The past two days I have spent in New Orleans have been nothing short of a whirl wind and it feels almost impossible to sum up. I suppose the best way I can connect everything so far is by saying that so much of what I have witnessed and experienced in New Orleans has been a series of dualities and ironic contradictions. The contrast between vibrancy and emptiness is so stark, and given the constant reminder that it has been almost six years after Katrina, I can’t help but feel more a heightened emotional response to these harsh dualities. I came to this city certainly expecting this contrast, however I never anticipated to literally stand on the line that cuts between these two worlds. During Tanya’s tour of the city yesterday, we traveled within minutes from the thriving downtown core to a whole other world on the other side of the St. Claude bridge- a world where to your left you see rows and rows of beautifully rebuilt and restored homes for the New Orleans’ Army Corps and to your right you see rows and rows of empty lots and empty houses. Ironic? An unbelievable contrast? Both a literal and metaphorical divide between classes? How must this have felt for the families living on the right of this road to watch a neighbourhood grow day by day in front of their eyes? I can’t even imagine, but being down here helps me try and put myself in their shoes.

Today after work, we were driven down to the Florida Avenue Townhouses in the Upper Ninth Ward to see an entire series of abandoned community houses. From afar, these homes looked brand new, painted baby blue, pink, yellow, orange and green, with flower trees in full bloom sitting in the front yards. From a short distance, these townhomes appeared to exude so much life. Once again, I am struck with another devastatingly tragic irony. To my shocking surprise, these houses are, well, completely and utterly lifeless. Sadly, their propped open doors do not lead to the families they once did but rather to mold covered walls, smashed windows and creaking eaves-troughs in what genuinely felt like a ghost town. Besides the graffiti covered exteriors, this place has been left untouched. To get a better picture of what we saw today, take a look at Tanya’s post from May 2009 when she first saw the town homes. I am astounded by the fact that what I witnessed today looks almost identical to what Tanya’s photos captured two years ago. What’s going to happen with this place and when? Where are these families now? Will they ever return to the colourful neighbourhood they once knew and loved?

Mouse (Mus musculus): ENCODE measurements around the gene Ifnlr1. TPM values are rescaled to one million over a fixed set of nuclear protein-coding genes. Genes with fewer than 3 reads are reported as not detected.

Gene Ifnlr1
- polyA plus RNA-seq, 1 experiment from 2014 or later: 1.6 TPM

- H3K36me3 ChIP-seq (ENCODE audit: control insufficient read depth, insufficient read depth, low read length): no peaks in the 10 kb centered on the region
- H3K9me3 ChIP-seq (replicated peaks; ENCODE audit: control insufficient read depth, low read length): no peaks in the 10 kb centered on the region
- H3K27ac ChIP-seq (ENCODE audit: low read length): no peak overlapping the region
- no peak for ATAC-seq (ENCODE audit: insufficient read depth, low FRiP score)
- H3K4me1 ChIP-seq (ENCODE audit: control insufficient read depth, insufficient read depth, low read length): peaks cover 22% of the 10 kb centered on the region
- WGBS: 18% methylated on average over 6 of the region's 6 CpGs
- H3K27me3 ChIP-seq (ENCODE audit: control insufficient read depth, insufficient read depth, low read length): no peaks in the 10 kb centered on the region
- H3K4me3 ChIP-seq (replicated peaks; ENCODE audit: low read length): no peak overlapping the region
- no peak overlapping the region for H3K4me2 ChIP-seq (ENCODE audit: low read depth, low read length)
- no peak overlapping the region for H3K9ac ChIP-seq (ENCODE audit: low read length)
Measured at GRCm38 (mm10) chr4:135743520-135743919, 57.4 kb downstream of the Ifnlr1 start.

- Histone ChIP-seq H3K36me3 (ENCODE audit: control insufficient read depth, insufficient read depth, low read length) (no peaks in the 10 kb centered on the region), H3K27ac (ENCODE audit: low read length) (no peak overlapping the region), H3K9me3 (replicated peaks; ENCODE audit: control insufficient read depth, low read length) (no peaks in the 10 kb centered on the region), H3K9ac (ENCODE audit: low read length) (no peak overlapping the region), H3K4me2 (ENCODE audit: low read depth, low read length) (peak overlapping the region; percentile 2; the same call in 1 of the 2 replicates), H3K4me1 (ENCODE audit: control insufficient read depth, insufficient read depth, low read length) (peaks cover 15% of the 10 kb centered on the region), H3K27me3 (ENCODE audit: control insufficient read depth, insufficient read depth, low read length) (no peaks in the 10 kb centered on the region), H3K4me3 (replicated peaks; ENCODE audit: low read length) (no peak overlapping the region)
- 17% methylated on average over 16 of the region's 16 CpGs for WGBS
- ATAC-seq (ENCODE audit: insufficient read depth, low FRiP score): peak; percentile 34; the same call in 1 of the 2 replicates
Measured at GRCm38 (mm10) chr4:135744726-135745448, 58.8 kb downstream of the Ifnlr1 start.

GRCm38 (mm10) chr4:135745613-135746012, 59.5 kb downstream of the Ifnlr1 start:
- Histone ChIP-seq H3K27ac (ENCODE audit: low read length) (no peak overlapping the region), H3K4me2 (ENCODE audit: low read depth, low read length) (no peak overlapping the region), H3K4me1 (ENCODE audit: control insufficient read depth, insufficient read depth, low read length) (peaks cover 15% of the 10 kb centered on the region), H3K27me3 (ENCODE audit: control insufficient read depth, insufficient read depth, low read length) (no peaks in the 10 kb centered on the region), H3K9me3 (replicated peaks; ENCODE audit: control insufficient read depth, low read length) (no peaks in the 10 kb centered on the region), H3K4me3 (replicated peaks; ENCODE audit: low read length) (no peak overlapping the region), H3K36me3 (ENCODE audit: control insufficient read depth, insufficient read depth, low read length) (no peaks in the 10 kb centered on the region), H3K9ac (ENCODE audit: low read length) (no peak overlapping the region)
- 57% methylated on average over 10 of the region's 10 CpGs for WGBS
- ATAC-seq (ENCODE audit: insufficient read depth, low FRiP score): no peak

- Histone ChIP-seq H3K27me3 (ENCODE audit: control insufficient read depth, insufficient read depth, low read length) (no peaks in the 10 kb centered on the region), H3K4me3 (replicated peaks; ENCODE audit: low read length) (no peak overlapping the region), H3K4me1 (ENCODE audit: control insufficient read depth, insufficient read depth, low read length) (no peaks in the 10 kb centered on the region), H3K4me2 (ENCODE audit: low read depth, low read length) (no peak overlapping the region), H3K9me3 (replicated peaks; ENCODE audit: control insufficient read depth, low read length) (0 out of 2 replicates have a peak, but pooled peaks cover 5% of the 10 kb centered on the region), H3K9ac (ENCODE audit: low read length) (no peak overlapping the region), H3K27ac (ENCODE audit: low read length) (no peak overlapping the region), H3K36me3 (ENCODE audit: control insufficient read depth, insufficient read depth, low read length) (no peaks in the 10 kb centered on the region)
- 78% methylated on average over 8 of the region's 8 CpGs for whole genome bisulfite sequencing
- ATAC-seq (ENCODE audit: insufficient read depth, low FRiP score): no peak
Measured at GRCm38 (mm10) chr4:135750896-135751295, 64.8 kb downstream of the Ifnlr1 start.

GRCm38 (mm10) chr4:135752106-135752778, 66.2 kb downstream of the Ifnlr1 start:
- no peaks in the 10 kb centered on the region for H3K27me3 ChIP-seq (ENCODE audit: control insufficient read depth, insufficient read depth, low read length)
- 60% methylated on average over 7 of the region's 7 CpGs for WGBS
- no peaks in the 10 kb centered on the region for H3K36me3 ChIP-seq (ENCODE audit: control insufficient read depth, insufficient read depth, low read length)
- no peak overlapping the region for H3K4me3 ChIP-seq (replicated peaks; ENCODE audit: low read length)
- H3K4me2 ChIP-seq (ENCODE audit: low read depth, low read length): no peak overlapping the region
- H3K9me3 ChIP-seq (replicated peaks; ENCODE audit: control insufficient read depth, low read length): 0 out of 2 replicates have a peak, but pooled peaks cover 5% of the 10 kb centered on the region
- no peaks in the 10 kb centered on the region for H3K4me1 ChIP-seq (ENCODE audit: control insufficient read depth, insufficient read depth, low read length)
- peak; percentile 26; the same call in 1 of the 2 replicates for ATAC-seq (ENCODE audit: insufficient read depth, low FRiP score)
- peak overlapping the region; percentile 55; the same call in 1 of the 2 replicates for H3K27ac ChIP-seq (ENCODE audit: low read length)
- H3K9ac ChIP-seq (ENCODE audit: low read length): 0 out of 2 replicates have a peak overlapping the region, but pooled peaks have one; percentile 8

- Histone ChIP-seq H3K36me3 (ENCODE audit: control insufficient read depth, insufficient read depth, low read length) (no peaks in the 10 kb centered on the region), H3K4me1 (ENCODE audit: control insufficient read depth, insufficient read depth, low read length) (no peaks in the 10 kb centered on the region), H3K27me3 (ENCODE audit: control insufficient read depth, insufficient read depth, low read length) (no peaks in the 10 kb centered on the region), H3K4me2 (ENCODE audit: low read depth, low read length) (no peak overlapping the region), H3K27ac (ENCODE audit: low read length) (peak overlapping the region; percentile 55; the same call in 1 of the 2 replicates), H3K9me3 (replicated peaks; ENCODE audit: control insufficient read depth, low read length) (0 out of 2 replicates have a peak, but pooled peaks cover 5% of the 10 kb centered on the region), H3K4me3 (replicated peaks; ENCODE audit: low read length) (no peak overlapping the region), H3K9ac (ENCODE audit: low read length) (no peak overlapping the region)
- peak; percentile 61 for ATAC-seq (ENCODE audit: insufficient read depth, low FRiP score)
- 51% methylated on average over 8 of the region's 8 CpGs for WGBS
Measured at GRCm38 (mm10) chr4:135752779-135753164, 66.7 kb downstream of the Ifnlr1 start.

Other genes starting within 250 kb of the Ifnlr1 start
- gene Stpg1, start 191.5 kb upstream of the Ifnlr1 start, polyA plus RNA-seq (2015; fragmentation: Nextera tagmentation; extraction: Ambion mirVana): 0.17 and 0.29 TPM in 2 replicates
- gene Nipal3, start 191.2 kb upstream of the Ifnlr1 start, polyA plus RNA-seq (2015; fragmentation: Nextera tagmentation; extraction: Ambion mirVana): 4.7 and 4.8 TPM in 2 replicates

I wish I knew the answers to these questions. But what I do know is that although we won’t get the opportunity to touch these Florida Avenue Townhomes during our time here in New Orleans, I can see that after our first day of work today, we are making a difference. In just one day, we have dipped our toes in one of  St. Bernard Project’s 300 plus housing intiatives since Katrine (more than any other organization in the city!) and that is something to be proud of. On top of that, some of my fellow group members have been working with a food co-op and an animal shelter, making progress in areas of community development that desperately need it. This makes me happy.

Sorry about getting heavy up there, it’s tough not to. Although it may not seem it, I am equally if not more optimistic than anything else. There is so much more to come for us- more learning, more bonding, more laughter, more tears and more memories. I am beyond grateful to be here and I can’t wait to report again next week.

Until then y’all!